About Rifle Cartridges

About Rifle Cartridges

I use brand new unfired cases and bullets in my kits. This makes for cartridges that look like real ammunition, including the imperfections. Although I try to cull out the most noticable defects, a close inspection will probably show:

Surface texture
such as small pitting and scratches. A rifle case is not perfectly smooth like plated pen parts. The manufacturers do not sand the brass before nickel plating. Expect a "sparkle" shine, rather than a "mirror" shine.
Small dings
especially near the case shoulder. These are sometimes imparted by the manufacturing process, and also when bulk-packed. I resize all the cases in a precision die, but some marks just don't iron out.
Brass discoloration
not to be confused with tarnish. This comes from the heat-treatment (called annealing) manufacturers use to keep the brass malleable, and from the baking stage of the powder-coat process. It shows up as a darker ring around the case head, and as pinprick dark spots (usually on the case neck). I try to minimize these marks by choosing brands with harder brass alloys, but some discoloration is unavoidable.
Such imperfections are normal and should not be considered grounds for return.

About Finishes

I offer the following finishes on the cartridges:

No finish
will tarnish over time. With use, the cartridge will develop a patina that some pen owners prefer. If the owner wants a shine, he will have to polish the cartridge periodically.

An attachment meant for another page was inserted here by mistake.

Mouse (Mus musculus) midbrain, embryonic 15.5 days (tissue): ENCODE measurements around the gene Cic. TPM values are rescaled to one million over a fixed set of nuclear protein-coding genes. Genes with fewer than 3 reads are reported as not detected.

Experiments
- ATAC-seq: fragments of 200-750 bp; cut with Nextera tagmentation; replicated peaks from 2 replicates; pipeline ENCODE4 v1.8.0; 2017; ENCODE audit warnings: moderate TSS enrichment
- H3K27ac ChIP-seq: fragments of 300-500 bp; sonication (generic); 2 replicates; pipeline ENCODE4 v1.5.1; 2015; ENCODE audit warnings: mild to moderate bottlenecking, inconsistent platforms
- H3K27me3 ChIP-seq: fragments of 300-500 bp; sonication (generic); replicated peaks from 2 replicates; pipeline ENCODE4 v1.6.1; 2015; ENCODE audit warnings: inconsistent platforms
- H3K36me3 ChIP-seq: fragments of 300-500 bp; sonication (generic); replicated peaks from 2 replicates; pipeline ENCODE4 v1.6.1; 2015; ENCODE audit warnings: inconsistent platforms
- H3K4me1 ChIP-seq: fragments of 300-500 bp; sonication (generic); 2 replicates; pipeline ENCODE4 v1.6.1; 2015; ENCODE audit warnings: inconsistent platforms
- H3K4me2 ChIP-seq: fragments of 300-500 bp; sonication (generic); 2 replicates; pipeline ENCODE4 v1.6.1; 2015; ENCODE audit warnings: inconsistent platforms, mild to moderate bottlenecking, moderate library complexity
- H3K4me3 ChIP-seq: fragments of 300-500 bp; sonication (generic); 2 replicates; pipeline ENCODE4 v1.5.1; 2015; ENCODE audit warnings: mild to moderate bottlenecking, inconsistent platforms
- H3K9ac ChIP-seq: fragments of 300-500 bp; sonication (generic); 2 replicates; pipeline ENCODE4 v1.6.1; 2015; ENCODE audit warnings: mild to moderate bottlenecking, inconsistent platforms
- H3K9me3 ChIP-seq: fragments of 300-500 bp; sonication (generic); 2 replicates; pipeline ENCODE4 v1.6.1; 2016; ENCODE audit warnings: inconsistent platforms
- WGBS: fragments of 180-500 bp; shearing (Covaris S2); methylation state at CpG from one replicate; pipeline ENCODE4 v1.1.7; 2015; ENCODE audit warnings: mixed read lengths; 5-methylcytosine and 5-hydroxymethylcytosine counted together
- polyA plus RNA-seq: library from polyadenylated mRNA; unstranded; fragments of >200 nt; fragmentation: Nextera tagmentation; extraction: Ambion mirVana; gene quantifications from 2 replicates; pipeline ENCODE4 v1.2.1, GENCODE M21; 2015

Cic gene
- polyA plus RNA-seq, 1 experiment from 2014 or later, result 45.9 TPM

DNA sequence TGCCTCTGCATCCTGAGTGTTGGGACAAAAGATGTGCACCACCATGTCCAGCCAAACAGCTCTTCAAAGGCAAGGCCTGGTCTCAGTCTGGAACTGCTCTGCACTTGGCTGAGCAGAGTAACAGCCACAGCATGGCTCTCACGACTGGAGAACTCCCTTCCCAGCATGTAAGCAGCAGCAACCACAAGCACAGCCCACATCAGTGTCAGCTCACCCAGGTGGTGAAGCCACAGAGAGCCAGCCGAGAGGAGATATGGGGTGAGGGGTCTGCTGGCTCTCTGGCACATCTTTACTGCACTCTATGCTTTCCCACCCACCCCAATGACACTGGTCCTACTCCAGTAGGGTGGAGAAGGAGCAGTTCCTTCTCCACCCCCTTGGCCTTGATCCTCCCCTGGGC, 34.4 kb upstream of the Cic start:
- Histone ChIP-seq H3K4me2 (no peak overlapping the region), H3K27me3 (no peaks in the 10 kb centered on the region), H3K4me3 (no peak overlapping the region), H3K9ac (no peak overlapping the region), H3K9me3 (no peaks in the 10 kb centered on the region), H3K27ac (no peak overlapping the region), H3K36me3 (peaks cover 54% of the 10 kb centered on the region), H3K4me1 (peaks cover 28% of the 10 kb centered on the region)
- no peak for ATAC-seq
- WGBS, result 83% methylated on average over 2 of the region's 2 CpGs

Brass lacquer
is a finish that is specifically formulated to adhere to brass and copper. It preserves the bright colors of a freshly polished cartridge and can last for years. Eventually, however, it may wear off and then the cartridge will need polishing, as above.
Powedercoat
is the most durable finish available. It stands up to almost anything short of acetone (and nail-polish remover) for a lifetime. The powdercoating process, however, darkens brass and copper somewhat. Do not expect powdercoated bullets to match the bright pink color of copper plated pen kits.

Order Turnaround

I make bullet pen kits to order, so there is necessarily a delay before shipping. The manufacturing process itself takes at least three days (two steps require an overnight wait). That, along with my work schedule and shipping times mean that you should allow at least a week of lead time when ordering. I try to accomodate rush orders, but please understand that there are real time constraints involved.

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